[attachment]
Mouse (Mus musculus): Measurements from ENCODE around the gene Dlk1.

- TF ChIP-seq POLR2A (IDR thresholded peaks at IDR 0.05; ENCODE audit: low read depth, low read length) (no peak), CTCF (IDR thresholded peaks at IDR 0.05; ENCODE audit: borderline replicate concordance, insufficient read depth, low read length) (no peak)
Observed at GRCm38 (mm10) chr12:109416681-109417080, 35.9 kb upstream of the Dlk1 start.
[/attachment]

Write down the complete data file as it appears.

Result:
Mouse (Mus musculus): Measurements from ENCODE around the gene Dlk1.

- TF ChIP-seq POLR2A (IDR thresholded peaks at IDR 0.05; ENCODE audit: low read depth, low read length) (no peak), CTCF (IDR thresholded peaks at IDR 0.05; ENCODE audit: borderline replicate concordance, insufficient read depth, low read length) (no peak)
Observed at GRCm38 (mm10) chr12:109416681-109417080, 35.9 kb upstream of the Dlk1 start.